After an incredibly tardy exit process extending over four days, we finally got our zarpe (exit papers for Milly). We usually manage this process ourselves in about 5-10 minutes but in Columbia the bureaucracy of exiting must be done by an agent which adds yet another layer of officialdom. Through no fault of the agent, the port authority eventually told him that they were denying our exit because hurricane Otto, long passed, was creating "dangerous" current in the sea. The explanation was suspicious - Otto was then in the Pacific, we deal with currents all the time and boats in Cartegena, down the coast, were able leave. Made us wonder: What else was going on in the sea off this Colombian coast?
We left Colombia with mixed feelings. There is so much to see and experiences to be had there - we felt we had only touched the surface. Although we saw much of the north and Caribbean coast, the cities, mountains and Amazon will have to wait until we head to the Pacific. We were also leaving our friends on five boats who we had cruised and adventured with for more than two months and had played with in Grenada over the long hurricane season.
Janice hosted, yet again, a good-bye breakfast on Livin’ Life and then a sad farewell at the dock with noise makers and lots of waves and blown kisses. The group were off to Panama, some to cross to the Pacific and others undecided as to their next move. One of the difficult things about cruising is saying good-bye without knowing when, or even if, we will meet these kindred spirits again.
|Waves, airhorns and blown kisses sent us on our way. We miss you guys!|
|Good bye, Santa Marta. Note, wind is nil.|
Peter noticed on maneuvering out of the slip that our motors did not have much kick in them. We managed at high r.p.m., an unusual whirring sound and lower than usual speed to motor for the first hour or so of the passage. When the wind filled in we put up the sails and promptly forgot about the engines for the next day and a half while on a wonderful downwind sail.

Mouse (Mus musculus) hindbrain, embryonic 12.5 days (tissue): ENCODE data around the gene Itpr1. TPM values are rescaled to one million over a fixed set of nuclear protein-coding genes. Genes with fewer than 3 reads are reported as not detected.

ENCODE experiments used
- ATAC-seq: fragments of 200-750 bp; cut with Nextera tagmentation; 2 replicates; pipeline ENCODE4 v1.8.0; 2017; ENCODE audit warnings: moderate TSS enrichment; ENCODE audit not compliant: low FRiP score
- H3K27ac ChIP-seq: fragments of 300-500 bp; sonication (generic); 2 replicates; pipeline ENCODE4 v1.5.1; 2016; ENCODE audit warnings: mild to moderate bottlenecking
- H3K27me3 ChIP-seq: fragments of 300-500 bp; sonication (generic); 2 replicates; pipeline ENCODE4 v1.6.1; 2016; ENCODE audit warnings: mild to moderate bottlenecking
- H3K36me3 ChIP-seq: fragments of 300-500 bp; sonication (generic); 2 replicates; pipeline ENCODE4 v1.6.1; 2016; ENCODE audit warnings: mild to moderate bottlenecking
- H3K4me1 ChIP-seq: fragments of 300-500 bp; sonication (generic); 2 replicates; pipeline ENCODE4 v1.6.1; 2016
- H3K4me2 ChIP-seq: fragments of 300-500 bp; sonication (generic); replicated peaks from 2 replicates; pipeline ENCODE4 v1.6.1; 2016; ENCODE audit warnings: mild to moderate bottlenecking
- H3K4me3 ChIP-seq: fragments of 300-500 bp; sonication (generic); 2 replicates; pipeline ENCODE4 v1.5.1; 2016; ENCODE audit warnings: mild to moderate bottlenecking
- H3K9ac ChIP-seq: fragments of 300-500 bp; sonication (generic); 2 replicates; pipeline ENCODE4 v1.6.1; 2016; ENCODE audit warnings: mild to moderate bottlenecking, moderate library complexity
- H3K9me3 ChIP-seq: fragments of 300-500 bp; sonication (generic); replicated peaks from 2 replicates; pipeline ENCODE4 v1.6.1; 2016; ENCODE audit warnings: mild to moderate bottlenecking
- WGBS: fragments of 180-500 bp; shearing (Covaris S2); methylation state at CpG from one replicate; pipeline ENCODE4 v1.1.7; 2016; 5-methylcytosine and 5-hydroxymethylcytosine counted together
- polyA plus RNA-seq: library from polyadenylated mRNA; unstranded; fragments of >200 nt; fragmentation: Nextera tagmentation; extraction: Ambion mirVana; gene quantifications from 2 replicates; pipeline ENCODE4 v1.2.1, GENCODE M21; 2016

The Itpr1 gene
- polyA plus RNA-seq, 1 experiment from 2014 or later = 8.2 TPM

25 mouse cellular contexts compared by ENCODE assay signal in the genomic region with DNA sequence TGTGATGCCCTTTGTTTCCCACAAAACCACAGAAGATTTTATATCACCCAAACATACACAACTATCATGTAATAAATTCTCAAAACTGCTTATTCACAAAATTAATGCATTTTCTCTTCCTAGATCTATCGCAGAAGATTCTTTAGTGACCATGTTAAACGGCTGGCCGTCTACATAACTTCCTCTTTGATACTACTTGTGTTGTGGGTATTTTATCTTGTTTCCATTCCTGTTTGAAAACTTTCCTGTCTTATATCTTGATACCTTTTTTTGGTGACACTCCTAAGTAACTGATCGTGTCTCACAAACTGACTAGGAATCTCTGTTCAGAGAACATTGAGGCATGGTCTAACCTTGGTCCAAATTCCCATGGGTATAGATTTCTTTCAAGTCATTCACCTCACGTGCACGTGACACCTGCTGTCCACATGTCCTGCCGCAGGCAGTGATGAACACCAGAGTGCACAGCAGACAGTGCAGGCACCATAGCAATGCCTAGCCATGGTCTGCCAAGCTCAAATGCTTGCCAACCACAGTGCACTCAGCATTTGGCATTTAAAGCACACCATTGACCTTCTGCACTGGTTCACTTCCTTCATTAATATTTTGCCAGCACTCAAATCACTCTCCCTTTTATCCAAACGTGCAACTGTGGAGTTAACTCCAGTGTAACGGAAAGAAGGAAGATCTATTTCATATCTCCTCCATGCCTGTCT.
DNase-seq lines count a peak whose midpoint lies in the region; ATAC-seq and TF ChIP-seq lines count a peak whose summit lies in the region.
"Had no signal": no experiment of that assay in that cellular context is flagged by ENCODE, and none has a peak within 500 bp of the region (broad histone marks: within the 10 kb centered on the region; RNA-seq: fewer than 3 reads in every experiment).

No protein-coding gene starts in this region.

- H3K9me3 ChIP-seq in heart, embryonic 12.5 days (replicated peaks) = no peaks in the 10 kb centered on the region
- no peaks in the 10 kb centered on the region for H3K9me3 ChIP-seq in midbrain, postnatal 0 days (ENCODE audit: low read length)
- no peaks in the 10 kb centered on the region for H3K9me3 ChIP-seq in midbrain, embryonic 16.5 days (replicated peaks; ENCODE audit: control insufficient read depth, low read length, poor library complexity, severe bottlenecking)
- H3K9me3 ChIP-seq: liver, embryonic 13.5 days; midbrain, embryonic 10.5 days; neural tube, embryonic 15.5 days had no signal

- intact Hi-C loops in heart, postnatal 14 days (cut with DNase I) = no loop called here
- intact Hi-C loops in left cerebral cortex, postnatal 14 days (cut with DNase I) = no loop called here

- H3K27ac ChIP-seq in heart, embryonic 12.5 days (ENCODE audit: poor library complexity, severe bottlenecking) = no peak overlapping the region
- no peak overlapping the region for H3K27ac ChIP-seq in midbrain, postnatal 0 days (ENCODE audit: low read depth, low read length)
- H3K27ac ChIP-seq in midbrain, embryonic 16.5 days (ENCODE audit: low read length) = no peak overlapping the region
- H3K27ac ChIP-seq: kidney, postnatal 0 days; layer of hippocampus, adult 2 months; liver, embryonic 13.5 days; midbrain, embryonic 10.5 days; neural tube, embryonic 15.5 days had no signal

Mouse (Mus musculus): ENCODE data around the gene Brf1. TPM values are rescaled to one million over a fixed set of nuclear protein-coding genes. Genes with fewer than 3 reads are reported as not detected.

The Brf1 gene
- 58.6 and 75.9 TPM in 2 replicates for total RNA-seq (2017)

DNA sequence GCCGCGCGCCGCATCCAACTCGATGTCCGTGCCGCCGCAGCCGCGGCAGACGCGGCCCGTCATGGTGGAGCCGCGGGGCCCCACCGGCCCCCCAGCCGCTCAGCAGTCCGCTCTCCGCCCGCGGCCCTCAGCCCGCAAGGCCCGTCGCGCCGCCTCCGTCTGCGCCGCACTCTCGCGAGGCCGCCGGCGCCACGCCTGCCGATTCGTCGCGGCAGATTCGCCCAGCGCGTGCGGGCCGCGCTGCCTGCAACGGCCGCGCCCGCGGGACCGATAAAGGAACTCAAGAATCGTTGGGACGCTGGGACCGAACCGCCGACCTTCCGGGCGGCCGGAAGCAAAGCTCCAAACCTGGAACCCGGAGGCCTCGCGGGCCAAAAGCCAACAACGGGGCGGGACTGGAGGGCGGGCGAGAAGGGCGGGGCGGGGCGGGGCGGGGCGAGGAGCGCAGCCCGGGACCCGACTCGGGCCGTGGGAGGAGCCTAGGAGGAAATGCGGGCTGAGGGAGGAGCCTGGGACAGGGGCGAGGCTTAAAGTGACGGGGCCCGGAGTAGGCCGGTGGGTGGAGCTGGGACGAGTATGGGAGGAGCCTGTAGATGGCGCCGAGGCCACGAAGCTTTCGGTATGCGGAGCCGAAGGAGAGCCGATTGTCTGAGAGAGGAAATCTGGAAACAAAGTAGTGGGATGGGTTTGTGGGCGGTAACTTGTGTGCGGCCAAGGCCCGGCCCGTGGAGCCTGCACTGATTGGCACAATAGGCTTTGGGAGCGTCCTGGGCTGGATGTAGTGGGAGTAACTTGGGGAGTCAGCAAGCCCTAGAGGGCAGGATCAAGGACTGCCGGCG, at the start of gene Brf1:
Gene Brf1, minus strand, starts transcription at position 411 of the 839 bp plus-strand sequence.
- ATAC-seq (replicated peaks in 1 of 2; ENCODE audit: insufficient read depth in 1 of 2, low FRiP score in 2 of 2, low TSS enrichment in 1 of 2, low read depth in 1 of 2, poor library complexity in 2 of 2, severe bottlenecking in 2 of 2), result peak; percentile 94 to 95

And then the wind died. Apart from the swells, the ocean was calm. The sails were useless and only luffed and flapped in the waves. We never like to motor but unless we wanted to drift to Providencia, it was required. The motors turned on but we hardly moved. Not good. In a storm or in a calm, motors are very useful, sometimes essential to safety.
Only thing for it was to dive on the prop so the brave captain tied a rope around his waist with the other end tied to Milly the diagnosis was that the props were covered with huge barnacles from our stay in dirty Santa Marta. The props moved more like clubs then propellers. With a lot of diving and scraping he got the major culprits off. He got out and I got in for a dip, holding onto the ladder which was bobbing at least 6 ft up and down with the rising swells. A squall was approaching. The whole operation was done just in time. Our first deep sea dip.
|High tech rope around waist - in retrospect, it looks a little loose-, gloves for barnacles and mask and snorkel.|
|And, here it is|
|First glimpse of Providencia|
|Morgan's Crack - Captain Morgan of pirate fame|
|And Morgan's head again - I think this is lateral view?|
Mr. Bush, the customs agent in Providencia, worked out of his wife’s general store. His desk, piled with papers, books and magazines like I’d never seen before, sat amongst matresses, office desks, women’s clothing, light fixtures, toilet brushes etc. etc. - very square foot of the store was piled, more like a warehouse than a store. As our business was done, we squeezed between and propped ourselves on items for sale.
|You might not be able to see it but a barracuda hung out under Milly maybe to stay out of the sun. I would check through the emergency hatch to ensure I wasn't going to surprise him/her when going for a dip.|
|A favourite cafe in Don Olivio's house.|
|Find the heron|
|Snowman and Santa in 30 degree weather.|
|Gorgeous water, great snorkelling and long white beaches.|
|Cayo Cangrejo. We snorkelled around it. Phenomenal water.|
|The fishermen gave up on chasing Milly as Peter gunned the engines. We recovered as we gained distance.|